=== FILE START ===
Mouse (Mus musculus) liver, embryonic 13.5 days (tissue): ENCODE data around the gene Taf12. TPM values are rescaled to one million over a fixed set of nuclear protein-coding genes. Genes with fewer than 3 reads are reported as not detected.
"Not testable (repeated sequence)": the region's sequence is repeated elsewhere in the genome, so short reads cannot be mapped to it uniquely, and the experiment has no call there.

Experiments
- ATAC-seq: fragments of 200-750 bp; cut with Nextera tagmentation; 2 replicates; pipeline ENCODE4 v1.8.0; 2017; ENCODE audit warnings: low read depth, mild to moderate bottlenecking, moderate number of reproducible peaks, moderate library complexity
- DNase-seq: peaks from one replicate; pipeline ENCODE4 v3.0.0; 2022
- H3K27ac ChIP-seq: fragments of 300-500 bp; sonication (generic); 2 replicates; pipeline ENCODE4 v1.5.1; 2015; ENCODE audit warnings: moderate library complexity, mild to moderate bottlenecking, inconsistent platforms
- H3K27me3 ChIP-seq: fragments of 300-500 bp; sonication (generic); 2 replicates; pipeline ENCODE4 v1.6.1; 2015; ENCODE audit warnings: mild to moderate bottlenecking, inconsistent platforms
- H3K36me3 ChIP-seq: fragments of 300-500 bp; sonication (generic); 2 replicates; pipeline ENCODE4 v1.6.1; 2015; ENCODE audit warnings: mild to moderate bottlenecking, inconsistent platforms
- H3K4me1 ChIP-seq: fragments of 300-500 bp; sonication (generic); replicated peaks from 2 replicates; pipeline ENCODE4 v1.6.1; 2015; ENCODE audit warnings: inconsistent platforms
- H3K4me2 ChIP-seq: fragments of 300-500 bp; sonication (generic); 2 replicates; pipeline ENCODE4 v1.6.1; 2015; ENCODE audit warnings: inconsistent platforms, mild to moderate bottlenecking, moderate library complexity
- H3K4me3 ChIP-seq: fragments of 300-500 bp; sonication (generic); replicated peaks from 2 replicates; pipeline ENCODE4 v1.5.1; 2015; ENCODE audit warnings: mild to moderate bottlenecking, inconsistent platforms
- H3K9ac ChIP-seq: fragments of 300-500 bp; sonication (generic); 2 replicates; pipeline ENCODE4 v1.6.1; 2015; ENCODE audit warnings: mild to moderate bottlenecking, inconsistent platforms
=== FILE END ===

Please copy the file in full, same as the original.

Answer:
Mouse (Mus musculus) liver, embryonic 13.5 days (tissue): ENCODE data around the gene Taf12. TPM values are rescaled to one million over a fixed set of nuclear protein-coding genes. Genes with fewer than 3 reads are reported as not detected.
"Not testable (repeated sequence)": the region's sequence is repeated elsewhere in the genome, so short reads cannot be mapped to it uniquely, and the experiment has no call there.

Experiments
- ATAC-seq: fragments of 200-750 bp; cut with Nextera tagmentation; 2 replicates; pipeline ENCODE4 v1.8.0; 2017; ENCODE audit warnings: low read depth, mild to moderate bottlenecking, moderate number of reproducible peaks, moderate library complexity
- DNase-seq: peaks from one replicate; pipeline ENCODE4 v3.0.0; 2022
- H3K27ac ChIP-seq: fragments of 300-500 bp; sonication (generic); 2 replicates; pipeline ENCODE4 v1.5.1; 2015; ENCODE audit warnings: moderate library complexity, mild to moderate bottlenecking, inconsistent platforms
- H3K27me3 ChIP-seq: fragments of 300-500 bp; sonication (generic); 2 replicates; pipeline ENCODE4 v1.6.1; 2015; ENCODE audit warnings: mild to moderate bottlenecking, inconsistent platforms
- H3K36me3 ChIP-seq: fragments of 300-500 bp; sonication (generic); 2 replicates; pipeline ENCODE4 v1.6.1; 2015; ENCODE audit warnings: mild to moderate bottlenecking, inconsistent platforms
- H3K4me1 ChIP-seq: fragments of 300-500 bp; sonication (generic); replicated peaks from 2 replicates; pipeline ENCODE4 v1.6.1; 2015; ENCODE audit warnings: inconsistent platforms
- H3K4me2 ChIP-seq: fragments of 300-500 bp; sonication (generic); 2 replicates; pipeline ENCODE4 v1.6.1; 2015; ENCODE audit warnings: inconsistent platforms, mild to moderate bottlenecking, moderate library complexity
- H3K4me3 ChIP-seq: fragments of 300-500 bp; sonication (generic); replicated peaks from 2 replicates; pipeline ENCODE4 v1.5.1; 2015; ENCODE audit warnings: mild to moderate bottlenecking, inconsistent platforms
- H3K9ac ChIP-seq: fragments of 300-500 bp; sonication (generic); 2 replicates; pipeline ENCODE4 v1.6.1; 2015; ENCODE audit warnings: mild to moderate bottlenecking, inconsistent platforms